Updated: Oct 12, 2023
Our clients repeatedly ask about option taxation and valuation. There are many good articles on the topic but no charts or videos! We appreciate content that is concise and spoon-fed, so we created the graphs and video below to help you easily understand NSO and ISO taxation.
NSO taxation is simpler, so we’ll start with that. There are two taxable events for NSOs: The first occurs when the NSOs are exercised; the second occurs when the underlying stock is sold.
NSOs are granted with an exercise price, also called a strike price. When NSOs are exercised, that creates what is called a bargain element: This is the spread between the value of the underlying stock on the date the NSO is exercised and the strike price of the NSO. Ordinary income tax is imputed on the bargain element and employers are required to withhold income tax and pay FICA taxes on this amount.
When the NSO holder exercises, it ceases to be an option holder and becomes a stockholder instead. When the stockholder later sells the stock, capital gains tax is imputed on the difference between the price of the stock when it was sold and its value when the NSO was exercised.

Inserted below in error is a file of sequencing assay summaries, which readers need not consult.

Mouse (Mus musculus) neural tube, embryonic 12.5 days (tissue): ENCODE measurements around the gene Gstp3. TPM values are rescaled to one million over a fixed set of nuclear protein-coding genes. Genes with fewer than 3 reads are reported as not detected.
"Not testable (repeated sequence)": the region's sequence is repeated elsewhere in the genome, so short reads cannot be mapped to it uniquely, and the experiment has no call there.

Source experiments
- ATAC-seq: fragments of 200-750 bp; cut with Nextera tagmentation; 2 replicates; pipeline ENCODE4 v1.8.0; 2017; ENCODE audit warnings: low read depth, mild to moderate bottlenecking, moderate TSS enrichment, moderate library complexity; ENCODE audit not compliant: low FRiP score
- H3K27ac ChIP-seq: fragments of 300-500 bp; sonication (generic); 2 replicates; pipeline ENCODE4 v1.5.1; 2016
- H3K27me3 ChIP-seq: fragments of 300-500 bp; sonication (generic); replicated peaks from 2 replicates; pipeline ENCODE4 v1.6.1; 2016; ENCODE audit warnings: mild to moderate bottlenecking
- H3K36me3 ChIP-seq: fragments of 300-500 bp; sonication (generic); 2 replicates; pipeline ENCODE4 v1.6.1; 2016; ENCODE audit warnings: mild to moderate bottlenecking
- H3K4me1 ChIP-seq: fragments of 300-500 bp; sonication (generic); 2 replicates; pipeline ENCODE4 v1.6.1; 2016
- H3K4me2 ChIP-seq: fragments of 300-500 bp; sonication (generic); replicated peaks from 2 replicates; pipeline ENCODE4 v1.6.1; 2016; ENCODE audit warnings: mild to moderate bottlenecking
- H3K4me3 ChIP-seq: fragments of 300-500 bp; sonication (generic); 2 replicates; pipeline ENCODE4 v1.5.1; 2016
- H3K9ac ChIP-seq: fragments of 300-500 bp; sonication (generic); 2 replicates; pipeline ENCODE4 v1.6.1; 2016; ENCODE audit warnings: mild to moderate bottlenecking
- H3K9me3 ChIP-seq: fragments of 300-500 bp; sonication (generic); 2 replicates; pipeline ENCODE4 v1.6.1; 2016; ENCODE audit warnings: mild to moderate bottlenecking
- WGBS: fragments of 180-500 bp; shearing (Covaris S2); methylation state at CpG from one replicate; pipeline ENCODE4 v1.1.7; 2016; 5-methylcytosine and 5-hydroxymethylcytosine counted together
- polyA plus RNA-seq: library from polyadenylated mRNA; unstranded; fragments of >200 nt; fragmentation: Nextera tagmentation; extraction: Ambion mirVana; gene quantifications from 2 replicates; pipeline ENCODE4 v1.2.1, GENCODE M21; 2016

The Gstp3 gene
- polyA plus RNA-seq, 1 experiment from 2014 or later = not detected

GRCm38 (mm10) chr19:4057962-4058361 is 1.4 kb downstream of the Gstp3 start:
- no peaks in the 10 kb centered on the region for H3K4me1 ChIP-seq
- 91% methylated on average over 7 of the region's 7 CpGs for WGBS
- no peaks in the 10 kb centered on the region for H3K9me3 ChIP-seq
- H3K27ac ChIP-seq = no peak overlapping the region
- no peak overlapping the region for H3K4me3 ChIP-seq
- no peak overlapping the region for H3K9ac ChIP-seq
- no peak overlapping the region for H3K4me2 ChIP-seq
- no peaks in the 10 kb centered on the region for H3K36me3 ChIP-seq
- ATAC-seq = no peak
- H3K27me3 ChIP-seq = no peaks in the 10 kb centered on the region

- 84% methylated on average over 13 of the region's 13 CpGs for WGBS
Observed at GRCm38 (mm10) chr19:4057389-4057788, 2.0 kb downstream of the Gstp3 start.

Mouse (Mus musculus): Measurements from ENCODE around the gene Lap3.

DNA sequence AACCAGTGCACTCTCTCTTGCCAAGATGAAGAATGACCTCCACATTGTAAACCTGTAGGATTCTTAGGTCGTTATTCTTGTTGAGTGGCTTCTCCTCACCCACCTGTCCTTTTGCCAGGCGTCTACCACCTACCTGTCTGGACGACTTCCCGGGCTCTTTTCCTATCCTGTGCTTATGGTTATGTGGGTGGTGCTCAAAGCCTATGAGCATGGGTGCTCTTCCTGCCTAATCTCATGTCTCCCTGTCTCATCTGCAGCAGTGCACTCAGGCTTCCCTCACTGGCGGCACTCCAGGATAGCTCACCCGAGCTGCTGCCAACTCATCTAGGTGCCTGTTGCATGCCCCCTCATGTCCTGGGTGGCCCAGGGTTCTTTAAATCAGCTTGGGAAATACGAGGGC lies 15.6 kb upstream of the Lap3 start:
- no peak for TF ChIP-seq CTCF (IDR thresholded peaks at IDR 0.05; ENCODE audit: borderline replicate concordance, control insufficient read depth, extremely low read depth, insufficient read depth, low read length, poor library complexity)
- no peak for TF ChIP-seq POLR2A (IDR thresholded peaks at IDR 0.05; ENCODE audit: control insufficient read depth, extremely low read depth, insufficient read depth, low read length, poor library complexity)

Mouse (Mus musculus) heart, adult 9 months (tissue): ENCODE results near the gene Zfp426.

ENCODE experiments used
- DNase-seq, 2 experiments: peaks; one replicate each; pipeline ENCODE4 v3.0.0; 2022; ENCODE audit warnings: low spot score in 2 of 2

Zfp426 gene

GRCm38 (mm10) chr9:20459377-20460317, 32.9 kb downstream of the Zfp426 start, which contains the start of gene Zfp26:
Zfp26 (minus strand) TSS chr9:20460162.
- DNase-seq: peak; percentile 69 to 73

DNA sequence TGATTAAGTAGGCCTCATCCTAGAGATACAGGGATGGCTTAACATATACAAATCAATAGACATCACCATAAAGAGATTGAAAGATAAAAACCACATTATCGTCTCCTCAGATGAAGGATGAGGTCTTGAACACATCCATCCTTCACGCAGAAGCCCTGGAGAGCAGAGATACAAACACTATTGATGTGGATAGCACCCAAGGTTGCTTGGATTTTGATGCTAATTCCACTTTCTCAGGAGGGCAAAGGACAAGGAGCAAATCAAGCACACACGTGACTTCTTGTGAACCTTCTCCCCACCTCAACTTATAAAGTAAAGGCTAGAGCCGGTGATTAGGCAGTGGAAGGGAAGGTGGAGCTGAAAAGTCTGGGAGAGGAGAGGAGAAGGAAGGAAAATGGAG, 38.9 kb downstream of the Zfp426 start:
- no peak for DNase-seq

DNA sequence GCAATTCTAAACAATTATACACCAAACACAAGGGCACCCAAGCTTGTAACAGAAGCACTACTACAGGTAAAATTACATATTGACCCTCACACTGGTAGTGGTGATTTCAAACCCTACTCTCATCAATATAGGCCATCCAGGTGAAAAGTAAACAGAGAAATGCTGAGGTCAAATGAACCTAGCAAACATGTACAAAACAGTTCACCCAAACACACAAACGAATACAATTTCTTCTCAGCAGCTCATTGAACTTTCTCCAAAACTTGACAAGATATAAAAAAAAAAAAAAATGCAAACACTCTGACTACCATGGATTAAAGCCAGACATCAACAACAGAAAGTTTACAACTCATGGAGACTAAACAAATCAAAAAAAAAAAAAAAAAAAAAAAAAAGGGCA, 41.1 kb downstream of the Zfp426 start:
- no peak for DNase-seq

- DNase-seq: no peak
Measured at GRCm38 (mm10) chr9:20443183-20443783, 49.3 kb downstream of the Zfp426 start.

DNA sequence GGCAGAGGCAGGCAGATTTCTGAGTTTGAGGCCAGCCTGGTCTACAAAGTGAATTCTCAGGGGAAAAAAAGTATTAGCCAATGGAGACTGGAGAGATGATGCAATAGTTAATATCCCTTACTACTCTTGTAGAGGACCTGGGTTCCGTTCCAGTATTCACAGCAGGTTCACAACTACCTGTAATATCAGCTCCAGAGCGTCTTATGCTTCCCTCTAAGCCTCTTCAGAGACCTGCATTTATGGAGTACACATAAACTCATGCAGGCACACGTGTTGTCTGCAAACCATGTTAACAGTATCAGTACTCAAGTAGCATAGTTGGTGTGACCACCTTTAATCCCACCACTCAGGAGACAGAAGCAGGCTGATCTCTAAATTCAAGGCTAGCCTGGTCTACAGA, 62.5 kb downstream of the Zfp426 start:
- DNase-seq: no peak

How NSOs are Taxed
ISOs are a little trickier as the tax treatment is variable. We should first understand what constitutes a “qualifying disposition” of an ISO. A qualifying disposition is where the stockholder sells the stock at least one year after exercising the ISO and at least two years after the ISO was granted. In a qualifying disposition, all gain will be taxed as capital gains. An ISO holder might additionally owe AMT upon exercise because the ISO bargain element is what the IRS calls a “preference item.” If there is a disqualifying disposition, then the tax treatment matches that for NSOs (except the ordinary income from a disqualifying disposition is not subject to income and payroll tax withholding).
How ISOs are Taxed
We hope these charts have helped clarify this topic. At Mercovus Valuations, we have helped many clients understand the intricacies of stock options and valuations. If you have any questions or if you require assistance with quality valuations to meet critical tax compliance requirements, please reach out to us. We’d be glad to help.
Eric Sundheim, ASA